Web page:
Yes, it's true: when the Fat Boys recorded "Are You Ready for Freddy?" for A Nightmare on Elm Street 4: The Dream Master, they were much bigger rap stars than DJ Jazzy Jeff & The Fresh Prince. The Fat Boys were also bigger movie stars than Will Smith. Not only had they appeared in Run-D.M.C.'s 1985 feature film, Krush Groove, but they had headlined their own comedy vehicle, 1987's Disorderlies, which presented the trio as Three Stooges-esque comedic actors for the hip-hop generation.
Those wacky and slapstick personas carried on in the music video for "Are You Ready for Freddy?", where the Fat Boys must survive a night in the Elm Street house in order to claim a big inheritance from an "Uncle Fredrick." In the early to mid '80s, Prince Markie Dee, Kook Rock-Ski, and Buff Love were early MTV stars and had hit singles with remakes of The Surfaris "Wipe Out" (featuring The Beach Boys) and "The Twist" (featuring Chubby Checker, who had first made it a hit in 1960).
After the group split, Prince Markie Dee went on to produce early singles for Mariah Carey and Mary J. Blige. Buff Love died of a heart attack in 1995.
I'm Awake Now - Goo Goo Dolls (1991)
Seven years before "Iris" from the City of Angels soundtrack would spend a full YEAR on the Billboard charts, the Goo Goo Dolls paired their second single with another feature film, Freddy's Dead: The Final Nightmare, the purported "final" installment of the Elm Street franchise.
Of course, there'd eventually be Wes Craven's New Nightmare (1994) on the heels of the success of Scream, the long-awaited franchise crossover Freddy vs. Jason (2003), and the forgettable 2010 remake of the original, just as the Goo Goo Dolls would eventually achieve massive commercial success with albums like A Boy Named Goo and Dizzy Up the Girl.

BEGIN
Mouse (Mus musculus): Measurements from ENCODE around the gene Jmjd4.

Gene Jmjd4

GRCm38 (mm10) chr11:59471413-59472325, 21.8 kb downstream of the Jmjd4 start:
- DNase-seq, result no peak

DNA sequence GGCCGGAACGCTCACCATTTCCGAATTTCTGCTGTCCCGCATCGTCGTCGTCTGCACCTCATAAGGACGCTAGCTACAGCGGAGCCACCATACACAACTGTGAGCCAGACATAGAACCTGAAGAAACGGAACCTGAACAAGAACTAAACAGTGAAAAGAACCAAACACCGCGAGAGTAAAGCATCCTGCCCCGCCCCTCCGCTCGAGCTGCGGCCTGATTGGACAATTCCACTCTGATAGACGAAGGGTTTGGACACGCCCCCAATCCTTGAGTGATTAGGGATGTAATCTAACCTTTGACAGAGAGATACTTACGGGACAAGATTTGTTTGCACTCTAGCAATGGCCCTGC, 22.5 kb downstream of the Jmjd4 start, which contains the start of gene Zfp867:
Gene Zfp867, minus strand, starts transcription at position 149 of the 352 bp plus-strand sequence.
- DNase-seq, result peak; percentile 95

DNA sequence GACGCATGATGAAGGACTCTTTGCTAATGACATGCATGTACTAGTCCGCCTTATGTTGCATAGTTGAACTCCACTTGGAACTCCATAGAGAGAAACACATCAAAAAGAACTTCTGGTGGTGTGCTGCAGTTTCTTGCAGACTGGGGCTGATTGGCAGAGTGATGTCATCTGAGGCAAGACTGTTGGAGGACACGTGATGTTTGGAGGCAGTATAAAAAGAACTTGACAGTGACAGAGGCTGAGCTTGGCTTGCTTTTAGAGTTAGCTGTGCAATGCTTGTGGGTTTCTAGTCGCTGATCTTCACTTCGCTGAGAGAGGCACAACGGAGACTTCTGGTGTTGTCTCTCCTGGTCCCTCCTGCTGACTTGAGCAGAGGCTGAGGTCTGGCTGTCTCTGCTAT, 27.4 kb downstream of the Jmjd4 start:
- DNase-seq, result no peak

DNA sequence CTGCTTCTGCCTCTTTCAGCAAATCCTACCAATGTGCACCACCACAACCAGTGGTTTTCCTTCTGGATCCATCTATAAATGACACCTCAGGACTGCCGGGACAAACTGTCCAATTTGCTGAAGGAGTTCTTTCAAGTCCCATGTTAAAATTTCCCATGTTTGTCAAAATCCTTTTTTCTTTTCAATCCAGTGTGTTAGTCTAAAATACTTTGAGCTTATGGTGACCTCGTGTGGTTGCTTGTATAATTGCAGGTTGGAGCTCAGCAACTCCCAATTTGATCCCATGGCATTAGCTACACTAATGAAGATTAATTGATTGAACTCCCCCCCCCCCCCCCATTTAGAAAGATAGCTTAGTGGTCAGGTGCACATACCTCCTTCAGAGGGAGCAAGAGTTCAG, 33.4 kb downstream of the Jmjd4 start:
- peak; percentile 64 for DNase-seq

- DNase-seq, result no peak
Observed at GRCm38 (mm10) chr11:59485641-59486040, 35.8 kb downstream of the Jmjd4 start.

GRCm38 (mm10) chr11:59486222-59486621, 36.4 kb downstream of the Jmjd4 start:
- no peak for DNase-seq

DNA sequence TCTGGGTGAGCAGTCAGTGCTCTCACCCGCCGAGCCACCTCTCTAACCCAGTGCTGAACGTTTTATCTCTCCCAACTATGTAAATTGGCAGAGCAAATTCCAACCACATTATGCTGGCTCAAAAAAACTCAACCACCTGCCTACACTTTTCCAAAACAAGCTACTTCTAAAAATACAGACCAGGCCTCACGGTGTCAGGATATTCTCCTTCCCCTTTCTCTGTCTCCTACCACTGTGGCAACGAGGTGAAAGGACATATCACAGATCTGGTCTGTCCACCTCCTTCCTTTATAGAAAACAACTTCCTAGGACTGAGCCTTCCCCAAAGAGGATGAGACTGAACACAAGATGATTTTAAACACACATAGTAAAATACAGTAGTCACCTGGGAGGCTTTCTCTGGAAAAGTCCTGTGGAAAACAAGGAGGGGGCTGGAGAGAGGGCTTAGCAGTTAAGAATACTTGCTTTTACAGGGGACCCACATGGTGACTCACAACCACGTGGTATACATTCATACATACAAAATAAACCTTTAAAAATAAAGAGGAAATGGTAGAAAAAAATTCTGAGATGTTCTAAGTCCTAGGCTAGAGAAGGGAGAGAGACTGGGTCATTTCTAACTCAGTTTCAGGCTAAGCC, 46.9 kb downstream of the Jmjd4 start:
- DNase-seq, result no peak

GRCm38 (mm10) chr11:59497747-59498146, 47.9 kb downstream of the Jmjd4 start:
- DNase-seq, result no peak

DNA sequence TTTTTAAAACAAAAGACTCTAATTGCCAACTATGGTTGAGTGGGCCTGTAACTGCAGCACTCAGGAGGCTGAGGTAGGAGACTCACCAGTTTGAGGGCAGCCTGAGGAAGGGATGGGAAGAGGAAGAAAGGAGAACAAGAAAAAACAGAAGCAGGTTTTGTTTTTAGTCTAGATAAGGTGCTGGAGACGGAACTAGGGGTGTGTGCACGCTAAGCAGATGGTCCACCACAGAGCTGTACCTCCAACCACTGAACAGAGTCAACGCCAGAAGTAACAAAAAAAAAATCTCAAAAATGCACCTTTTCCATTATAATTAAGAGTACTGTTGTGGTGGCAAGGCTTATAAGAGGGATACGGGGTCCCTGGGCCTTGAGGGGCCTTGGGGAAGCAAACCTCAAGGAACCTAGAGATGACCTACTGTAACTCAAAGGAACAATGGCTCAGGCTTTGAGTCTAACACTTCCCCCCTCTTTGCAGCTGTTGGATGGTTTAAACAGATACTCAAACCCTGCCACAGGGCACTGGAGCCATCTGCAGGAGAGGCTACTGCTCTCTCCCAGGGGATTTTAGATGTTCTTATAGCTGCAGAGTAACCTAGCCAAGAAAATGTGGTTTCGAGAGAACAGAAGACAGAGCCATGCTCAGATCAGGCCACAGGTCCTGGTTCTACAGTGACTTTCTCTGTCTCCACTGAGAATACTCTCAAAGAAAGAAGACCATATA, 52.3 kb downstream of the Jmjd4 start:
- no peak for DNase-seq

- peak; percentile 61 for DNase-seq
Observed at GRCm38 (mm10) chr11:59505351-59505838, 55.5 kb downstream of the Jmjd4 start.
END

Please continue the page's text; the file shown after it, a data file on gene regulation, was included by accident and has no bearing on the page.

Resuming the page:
The video for "I'm Awake Now" sees the trio flipping through the channels and falling asleep while watching Freddy on TV, which leads them to the dreamworld, where Freddy stalks them in an old theater. It's sort of hilarious that the song is called "I'm Awake Now," given that frontman Johnny Rzeznik looks like he's about to nod off during most of his performance.
Flicka Da Wrist by Freddy Krueger
No list of Freddy Krueger songs would be complete without this, a parody of the debut single from rapper Chedda Da Connect of the same name. The inescapably catchy club banger has gotten the remix treatment from Fetty Wap, 2 Chainz, Migos, Soulja Boy, T.I., and Rick Ross, among others, but our focus of course is on the take by this rapping "Freddy Krueger."
This music video, while the very definition of unofficial, has higher production values than anything else on this list, thanks to the more accessible and more advanced tools available to the people who made it. Clearly, everyone involved in the creative process for this Kruegeriffic take on "Flicka Da Wrist" were massive Elm Street fans, just like us. No offense Jackie Earle Haley, but this is the only other person we've enjoyed in the Freddy guise, save for maybe cosplay model LeAnna Vamp.
We want to give honorable mention to M.C. Chris is dreaming. This 2016 concept album from indie rapper MC Chris, Mc Chris is Dreaming, which is all about Freddy Krueger. You can get it here.